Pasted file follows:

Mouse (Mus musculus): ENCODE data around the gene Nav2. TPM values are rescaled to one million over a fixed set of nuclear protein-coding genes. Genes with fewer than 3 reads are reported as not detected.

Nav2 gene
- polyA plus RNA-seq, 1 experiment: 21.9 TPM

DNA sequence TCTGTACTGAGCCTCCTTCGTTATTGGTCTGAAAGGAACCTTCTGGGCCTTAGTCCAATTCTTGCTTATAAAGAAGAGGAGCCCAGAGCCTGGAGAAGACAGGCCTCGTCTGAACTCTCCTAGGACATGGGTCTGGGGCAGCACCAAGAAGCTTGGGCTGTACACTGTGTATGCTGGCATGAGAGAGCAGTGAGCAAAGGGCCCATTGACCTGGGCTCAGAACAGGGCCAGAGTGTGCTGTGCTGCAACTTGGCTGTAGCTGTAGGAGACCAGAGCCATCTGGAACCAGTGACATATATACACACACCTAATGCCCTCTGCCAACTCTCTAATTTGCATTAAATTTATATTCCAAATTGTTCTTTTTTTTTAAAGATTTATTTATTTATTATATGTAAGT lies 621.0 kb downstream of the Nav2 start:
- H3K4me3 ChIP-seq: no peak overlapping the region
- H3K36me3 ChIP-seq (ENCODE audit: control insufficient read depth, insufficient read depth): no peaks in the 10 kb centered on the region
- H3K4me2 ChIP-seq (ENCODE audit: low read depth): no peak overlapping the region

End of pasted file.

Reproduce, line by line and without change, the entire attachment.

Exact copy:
Mouse (Mus musculus): ENCODE data around the gene Nav2. TPM values are rescaled to one million over a fixed set of nuclear protein-coding genes. Genes with fewer than 3 reads are reported as not detected.

Nav2 gene
- polyA plus RNA-seq, 1 experiment: 21.9 TPM

DNA sequence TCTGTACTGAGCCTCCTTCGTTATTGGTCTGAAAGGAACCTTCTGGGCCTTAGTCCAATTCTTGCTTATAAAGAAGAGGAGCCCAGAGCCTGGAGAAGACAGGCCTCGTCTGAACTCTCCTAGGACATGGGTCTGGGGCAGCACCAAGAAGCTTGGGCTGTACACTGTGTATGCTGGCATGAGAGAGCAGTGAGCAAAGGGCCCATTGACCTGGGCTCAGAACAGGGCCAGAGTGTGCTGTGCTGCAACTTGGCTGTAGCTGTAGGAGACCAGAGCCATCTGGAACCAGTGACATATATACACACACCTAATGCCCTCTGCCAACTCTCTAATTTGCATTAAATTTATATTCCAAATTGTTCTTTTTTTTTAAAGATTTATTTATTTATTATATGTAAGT lies 621.0 kb downstream of the Nav2 start:
- H3K4me3 ChIP-seq: no peak overlapping the region
- H3K36me3 ChIP-seq (ENCODE audit: control insufficient read depth, insufficient read depth): no peaks in the 10 kb centered on the region
- H3K4me2 ChIP-seq (ENCODE audit: low read depth): no peak overlapping the region